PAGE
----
After a few nights of that, I move a cat bed in and place it in a nest box on the floor and they are very happy to sleep in that for a few more nights. Then I begin placing them on a perch to sleep. By age six weeks, they are roosting and going into the coop at night on their own.
P1010038.JPG


Moving chicks into a coop with big chickens already there, is a bit more complicated as you can have a bully that finds fun sport in tormenting the chicks trying to adjust to living in the coop. Before I had a dedicated coop for chicks to move into, I would install the chicks in the adult coop early in the day right after the last hen had laid her egg, and shut them in and the other chickens out until bedtime.

This gives the chicks time to explore the coop and trust their new digs won't swallow them up and kill them. That part out of the way, the chicks are comfortably on a perch away from where the adult chickens usually roost when I open the coop so the adults can go inside and roost.

This avoids the inevitable bullying on the floor of the coop and the adults usually are content to get up and roost and go to sleep. I supervise roosting time until I know the chicks are with the program and the adults are complacent with the chicks.

Getting the chicks to go in at night on their own is a bit more trouble with adults living in their coop, but you just repeat each night the ritual of putting them through the pop hole and then guiding the chicks onto the roosting bar until they are doing it on their own. It can take a few nights or a few weeks depending on temperaments.
 

Sheltiepawz

Songster
Sep 16, 2019
162
315
126
Deep South Louisiana
:clap
Were your chicks brooded in your run? Where do they sleep at night?

I take chick integration in stages. I brood in my run, so my chicks grow up in the flock and are considered full members from day one.https://www.backyardchickens.com/articles/reasons-for-tossing-out-your-indoor-brooder-and-start-raising-your-chicks-outdoors.71995/ At age two weeks, I open the portals to their safe pen, and they are mingling with the adults from then on. They continue to sleep under their heating pad in their chick pen until they wean themselves off heat, usually by age five weeks.

At that point, my chicks move into a coop dedicated just to them, although all chickens have access to it, including layers accessing the nest boxes in there. I move the heating pad in there with them and let them sleep under it for a few nights just to transition them with something familiar to them.

After a few nights of that, I move a cat bed in and place it in a nest box on the floor and they are very happy to sleep in that for a few more nights. Then I begin placing them on a perch to sleep. By age six weeks, they are roosting and going into the coop at night on their own.View attachment 1980809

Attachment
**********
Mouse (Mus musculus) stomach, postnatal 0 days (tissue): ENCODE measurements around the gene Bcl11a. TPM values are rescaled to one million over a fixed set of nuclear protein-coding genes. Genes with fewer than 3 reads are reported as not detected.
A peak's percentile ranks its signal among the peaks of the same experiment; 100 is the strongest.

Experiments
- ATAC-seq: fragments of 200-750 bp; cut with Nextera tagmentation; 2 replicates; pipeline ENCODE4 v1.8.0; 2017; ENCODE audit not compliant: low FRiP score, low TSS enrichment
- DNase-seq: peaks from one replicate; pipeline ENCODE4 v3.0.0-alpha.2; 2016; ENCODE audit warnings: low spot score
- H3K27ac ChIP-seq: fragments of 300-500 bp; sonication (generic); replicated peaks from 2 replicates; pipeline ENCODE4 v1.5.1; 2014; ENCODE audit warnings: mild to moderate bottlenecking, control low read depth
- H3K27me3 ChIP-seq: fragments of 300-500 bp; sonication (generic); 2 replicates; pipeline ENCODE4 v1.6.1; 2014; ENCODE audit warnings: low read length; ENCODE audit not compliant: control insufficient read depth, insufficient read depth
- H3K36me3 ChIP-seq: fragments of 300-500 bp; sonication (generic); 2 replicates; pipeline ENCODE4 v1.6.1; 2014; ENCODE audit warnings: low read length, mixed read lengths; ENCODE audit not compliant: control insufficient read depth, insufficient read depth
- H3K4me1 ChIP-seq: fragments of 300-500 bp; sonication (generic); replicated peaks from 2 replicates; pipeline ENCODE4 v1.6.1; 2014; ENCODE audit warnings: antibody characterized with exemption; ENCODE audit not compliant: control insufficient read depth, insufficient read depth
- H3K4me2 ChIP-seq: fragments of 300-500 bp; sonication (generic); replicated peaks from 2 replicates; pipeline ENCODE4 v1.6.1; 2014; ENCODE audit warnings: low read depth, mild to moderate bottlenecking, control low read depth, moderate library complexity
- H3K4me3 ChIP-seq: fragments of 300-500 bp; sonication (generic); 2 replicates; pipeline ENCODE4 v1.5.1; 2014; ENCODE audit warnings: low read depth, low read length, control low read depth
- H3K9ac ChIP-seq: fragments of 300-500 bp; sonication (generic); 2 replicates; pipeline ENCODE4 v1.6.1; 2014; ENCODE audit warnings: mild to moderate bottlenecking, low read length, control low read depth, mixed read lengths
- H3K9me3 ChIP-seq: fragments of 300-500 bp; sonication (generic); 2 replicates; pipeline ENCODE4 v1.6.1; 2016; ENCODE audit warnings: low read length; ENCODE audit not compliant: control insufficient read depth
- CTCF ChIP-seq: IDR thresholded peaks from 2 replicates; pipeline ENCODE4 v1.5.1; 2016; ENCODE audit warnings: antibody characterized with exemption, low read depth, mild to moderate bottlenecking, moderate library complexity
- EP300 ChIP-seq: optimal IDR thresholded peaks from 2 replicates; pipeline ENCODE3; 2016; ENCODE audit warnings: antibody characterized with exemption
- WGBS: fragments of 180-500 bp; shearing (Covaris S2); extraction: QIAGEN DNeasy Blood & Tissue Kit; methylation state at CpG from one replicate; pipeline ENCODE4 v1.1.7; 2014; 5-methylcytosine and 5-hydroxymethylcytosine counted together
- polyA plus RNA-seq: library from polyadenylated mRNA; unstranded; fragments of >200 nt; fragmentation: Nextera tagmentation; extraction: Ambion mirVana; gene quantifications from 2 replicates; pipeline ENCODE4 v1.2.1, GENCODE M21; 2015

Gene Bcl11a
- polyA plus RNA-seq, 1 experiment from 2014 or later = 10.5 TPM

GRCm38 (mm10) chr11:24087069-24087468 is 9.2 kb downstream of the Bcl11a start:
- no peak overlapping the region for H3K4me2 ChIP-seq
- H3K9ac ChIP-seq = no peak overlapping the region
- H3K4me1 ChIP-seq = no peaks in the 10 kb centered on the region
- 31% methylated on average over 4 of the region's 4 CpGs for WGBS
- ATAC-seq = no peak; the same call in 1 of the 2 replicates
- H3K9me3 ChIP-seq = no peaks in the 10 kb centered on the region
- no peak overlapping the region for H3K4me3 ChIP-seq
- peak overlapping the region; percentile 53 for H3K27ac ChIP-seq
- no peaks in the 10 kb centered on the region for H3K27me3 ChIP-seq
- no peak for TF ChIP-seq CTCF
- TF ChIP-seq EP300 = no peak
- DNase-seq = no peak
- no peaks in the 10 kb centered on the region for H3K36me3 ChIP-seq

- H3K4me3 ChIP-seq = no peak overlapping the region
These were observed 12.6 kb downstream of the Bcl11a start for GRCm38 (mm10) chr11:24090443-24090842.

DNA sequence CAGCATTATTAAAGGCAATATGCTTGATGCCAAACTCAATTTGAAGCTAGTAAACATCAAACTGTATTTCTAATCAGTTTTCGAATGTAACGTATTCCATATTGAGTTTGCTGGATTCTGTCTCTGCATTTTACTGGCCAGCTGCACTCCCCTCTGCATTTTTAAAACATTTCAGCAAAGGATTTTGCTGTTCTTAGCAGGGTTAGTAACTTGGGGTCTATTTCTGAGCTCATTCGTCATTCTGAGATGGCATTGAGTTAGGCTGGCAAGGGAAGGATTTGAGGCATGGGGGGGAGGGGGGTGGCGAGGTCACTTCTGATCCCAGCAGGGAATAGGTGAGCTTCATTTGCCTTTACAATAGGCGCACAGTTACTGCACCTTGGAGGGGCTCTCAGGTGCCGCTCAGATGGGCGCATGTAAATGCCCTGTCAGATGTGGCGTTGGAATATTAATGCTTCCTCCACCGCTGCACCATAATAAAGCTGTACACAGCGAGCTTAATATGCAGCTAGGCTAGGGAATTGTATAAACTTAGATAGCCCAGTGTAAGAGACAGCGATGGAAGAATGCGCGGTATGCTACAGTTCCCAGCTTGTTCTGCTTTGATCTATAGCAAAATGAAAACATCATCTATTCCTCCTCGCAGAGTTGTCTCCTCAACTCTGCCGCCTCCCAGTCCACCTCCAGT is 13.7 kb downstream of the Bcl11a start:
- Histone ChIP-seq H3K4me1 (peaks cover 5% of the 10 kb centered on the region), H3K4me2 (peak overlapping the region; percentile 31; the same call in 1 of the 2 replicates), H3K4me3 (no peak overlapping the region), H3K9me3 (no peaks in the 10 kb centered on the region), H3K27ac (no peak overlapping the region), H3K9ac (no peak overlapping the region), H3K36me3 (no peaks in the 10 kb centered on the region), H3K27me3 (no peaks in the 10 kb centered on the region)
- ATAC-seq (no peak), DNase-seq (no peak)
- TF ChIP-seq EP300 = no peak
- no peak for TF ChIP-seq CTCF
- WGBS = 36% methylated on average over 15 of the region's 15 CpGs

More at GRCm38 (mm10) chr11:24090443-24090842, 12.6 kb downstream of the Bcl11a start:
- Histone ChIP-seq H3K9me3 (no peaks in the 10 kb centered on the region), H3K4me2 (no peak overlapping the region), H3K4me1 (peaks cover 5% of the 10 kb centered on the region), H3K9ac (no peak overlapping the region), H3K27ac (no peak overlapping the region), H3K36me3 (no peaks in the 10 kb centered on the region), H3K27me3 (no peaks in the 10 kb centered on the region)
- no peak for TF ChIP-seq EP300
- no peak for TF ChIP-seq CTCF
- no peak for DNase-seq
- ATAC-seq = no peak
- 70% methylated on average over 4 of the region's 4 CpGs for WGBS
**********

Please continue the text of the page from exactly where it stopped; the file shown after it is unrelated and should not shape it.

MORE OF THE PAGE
Moving chicks into a coop with big chickens already there, is a bit more complicated as you can have a bully that finds fun sport in tormenting the chicks trying to adjust to living in the coop. Before I had a dedicated coop for chicks to move into, I would install the chicks in the adult coop early in the day right after the last hen had laid her egg, and shut them in and the other chickens out until bedtime.

This gives the chicks time to explore the coop and trust their new digs won't swallow them up and kill them. That part out of the way, the chicks are comfortably on a perch away from where the adult chickens usually roost when I open the coop so the adults can go inside and roost.

This avoids the inevitable bullying on the floor of the coop and the adults usually are content to get up and roost and go to sleep. I supervise roosting time until I know the chicks are with the program and the adults are complacent with the chicks.

Getting the chicks to go in at night on their own is a bit more trouble with adults living in their coop, but you just repeat each night the ritual of putting them through the pop hole and then guiding the chicks onto the roosting bar until they are doing it on their own. It can take a few nights or a few weeks depending on temperaments.
No, they were brooded in garage. I do have them locked in coop right now to get used to it. I think I will try this today. The younger chicks do like the roosts! More so than the old ones. The old ones are flying up over the window still and roosting on frame:barnie. The two biggest just started roosting this week on actual roosts as they are finally getting to big for above window. Thanks for all the great advice!!!!